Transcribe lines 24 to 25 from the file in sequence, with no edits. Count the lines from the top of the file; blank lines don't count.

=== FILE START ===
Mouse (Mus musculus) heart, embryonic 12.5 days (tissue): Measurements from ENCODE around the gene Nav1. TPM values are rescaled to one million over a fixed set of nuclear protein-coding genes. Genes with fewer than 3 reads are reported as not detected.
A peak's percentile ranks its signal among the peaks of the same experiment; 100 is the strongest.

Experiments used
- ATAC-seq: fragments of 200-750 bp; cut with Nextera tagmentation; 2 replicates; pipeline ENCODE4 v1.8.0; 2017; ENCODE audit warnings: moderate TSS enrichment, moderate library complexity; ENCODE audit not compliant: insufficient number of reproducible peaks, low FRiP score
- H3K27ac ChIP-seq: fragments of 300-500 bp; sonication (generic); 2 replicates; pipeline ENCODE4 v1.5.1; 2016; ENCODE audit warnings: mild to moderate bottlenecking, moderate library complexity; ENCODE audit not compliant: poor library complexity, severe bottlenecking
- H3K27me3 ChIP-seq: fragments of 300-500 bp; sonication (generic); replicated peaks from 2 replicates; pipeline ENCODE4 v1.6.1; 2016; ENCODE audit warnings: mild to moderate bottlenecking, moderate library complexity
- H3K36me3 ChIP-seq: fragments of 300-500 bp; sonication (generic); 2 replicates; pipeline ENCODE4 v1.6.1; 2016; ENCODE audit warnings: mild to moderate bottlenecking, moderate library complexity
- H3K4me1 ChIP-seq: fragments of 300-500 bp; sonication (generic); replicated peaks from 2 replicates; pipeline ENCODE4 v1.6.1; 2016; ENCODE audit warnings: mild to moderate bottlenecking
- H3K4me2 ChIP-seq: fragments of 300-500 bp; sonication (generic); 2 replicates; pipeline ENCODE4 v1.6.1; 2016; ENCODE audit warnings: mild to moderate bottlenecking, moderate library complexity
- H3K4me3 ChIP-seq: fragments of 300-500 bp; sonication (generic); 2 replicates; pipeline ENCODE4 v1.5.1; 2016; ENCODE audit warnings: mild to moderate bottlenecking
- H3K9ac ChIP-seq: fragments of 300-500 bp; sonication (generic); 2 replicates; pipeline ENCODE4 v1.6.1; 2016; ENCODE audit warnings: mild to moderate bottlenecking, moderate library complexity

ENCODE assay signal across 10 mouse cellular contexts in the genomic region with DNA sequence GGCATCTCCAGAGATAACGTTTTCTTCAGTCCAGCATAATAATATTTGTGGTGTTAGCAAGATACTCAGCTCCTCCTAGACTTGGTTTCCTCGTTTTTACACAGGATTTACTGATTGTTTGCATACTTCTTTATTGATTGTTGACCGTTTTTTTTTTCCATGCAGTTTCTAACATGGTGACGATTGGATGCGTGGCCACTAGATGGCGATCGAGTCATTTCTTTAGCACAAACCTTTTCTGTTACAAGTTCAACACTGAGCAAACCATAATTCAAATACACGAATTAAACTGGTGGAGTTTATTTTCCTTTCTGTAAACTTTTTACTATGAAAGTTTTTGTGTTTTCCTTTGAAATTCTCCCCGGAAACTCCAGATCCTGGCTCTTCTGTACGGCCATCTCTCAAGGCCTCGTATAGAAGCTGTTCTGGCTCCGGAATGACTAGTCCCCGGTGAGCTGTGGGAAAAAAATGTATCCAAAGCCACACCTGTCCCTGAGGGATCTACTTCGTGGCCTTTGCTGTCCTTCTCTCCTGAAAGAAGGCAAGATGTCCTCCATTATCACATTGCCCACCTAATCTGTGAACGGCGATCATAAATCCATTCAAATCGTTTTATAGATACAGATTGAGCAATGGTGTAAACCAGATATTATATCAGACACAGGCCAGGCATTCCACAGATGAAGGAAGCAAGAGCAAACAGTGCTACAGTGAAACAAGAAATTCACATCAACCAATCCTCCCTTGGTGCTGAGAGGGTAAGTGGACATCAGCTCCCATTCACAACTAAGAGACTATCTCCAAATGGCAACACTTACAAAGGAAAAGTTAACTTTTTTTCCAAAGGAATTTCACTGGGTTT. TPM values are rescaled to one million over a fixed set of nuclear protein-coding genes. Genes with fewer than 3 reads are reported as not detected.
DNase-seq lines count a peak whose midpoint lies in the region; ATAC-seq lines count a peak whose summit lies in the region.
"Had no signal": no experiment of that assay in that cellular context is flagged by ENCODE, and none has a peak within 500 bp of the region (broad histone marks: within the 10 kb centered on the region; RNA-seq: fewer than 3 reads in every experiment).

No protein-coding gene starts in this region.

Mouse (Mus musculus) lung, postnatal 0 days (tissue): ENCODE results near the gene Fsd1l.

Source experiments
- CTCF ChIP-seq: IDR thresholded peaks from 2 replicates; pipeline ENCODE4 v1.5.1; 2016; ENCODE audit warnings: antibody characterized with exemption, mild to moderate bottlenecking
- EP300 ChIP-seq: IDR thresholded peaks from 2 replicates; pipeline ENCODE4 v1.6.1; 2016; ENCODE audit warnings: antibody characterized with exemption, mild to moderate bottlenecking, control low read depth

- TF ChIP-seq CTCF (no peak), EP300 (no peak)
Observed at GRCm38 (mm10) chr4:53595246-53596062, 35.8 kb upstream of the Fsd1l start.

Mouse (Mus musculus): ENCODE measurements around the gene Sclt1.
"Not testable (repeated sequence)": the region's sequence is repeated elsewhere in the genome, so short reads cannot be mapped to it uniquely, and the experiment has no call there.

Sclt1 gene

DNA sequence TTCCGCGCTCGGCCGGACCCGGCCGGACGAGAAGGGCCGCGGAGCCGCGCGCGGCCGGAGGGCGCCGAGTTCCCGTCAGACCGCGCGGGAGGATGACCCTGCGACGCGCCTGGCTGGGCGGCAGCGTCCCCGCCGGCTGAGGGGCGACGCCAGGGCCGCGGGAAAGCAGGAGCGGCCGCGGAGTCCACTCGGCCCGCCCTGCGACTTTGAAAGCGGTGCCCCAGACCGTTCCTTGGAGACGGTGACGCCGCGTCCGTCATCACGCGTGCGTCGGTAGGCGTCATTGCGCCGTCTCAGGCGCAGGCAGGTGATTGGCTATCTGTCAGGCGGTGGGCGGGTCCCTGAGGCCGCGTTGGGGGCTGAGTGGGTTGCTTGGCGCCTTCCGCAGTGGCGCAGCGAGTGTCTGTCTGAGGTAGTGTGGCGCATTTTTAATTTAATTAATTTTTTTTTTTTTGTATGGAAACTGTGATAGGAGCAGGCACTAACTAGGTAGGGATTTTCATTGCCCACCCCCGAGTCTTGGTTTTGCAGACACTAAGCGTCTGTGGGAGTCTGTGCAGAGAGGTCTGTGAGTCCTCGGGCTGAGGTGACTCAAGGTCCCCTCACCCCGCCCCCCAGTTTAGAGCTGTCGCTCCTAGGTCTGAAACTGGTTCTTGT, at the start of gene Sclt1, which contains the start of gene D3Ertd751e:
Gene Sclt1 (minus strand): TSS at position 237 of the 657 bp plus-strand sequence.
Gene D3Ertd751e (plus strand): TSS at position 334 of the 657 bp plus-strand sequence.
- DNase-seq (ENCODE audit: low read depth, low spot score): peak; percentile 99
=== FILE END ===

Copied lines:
Sclt1 gene

DNA sequence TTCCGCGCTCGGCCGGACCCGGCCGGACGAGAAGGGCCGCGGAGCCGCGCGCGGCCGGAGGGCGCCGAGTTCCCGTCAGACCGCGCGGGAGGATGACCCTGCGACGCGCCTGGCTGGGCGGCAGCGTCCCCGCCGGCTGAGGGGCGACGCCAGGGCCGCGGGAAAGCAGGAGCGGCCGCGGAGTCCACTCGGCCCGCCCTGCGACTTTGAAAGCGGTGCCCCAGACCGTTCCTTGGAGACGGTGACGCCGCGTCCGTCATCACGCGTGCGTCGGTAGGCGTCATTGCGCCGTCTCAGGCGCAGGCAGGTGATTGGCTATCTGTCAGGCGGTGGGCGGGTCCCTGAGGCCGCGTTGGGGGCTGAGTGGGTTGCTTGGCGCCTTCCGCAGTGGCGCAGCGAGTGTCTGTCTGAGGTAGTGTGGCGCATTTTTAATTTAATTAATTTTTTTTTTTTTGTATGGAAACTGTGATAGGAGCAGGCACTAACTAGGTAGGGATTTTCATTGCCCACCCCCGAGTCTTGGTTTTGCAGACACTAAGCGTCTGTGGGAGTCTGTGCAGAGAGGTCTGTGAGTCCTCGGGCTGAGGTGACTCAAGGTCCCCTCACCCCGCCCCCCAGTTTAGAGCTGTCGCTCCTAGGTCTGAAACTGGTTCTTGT, at the start of gene Sclt1, which contains the start of gene D3Ertd751e: